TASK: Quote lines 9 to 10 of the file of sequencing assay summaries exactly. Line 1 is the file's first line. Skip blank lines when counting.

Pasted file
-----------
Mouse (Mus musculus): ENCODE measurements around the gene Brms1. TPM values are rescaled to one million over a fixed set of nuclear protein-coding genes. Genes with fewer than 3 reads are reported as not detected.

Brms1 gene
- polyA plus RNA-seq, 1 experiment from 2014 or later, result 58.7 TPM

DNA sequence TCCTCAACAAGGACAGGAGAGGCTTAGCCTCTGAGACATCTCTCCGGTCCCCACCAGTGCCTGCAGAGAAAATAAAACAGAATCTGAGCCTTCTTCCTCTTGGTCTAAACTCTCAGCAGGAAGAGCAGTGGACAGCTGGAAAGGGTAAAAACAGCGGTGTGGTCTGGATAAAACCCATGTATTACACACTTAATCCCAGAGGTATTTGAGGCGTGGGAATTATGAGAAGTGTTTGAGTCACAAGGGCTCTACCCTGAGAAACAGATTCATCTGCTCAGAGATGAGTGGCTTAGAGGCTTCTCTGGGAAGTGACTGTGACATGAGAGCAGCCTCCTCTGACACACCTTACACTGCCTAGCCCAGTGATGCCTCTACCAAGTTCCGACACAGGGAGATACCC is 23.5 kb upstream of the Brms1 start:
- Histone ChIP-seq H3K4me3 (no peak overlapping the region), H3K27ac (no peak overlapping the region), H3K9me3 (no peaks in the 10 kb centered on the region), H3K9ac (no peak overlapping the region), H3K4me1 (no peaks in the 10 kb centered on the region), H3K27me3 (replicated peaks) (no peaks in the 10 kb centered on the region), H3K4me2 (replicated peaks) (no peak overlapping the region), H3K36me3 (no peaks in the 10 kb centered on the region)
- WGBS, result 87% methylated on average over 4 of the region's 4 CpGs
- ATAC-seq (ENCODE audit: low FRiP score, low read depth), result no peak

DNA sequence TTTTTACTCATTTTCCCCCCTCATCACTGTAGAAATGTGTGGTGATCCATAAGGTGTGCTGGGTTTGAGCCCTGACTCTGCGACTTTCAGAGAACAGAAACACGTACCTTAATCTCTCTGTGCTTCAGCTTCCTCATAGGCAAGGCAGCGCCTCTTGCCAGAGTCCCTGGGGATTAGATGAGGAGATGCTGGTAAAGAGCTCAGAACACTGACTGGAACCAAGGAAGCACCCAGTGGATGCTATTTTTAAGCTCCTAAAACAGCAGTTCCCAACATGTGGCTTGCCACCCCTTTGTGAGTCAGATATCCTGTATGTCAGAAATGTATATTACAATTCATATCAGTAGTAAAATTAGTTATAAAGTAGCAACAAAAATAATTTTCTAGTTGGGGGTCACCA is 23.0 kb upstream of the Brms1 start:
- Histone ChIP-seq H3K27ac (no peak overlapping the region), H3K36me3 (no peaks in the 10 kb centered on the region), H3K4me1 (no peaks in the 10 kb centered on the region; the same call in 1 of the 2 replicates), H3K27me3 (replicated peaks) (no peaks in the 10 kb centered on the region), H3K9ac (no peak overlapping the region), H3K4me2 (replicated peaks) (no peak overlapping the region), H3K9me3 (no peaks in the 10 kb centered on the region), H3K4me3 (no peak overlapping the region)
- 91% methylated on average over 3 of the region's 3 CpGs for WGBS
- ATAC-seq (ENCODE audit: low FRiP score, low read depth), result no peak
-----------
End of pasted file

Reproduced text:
- Histone ChIP-seq H3K27ac (no peak overlapping the region), H3K36me3 (no peaks in the 10 kb centered on the region), H3K4me1 (no peaks in the 10 kb centered on the region; the same call in 1 of the 2 replicates), H3K27me3 (replicated peaks) (no peaks in the 10 kb centered on the region), H3K9ac (no peak overlapping the region), H3K4me2 (replicated peaks) (no peak overlapping the region), H3K9me3 (no peaks in the 10 kb centered on the region), H3K4me3 (no peak overlapping the region)
- 91% methylated on average over 3 of the region's 3 CpGs for WGBS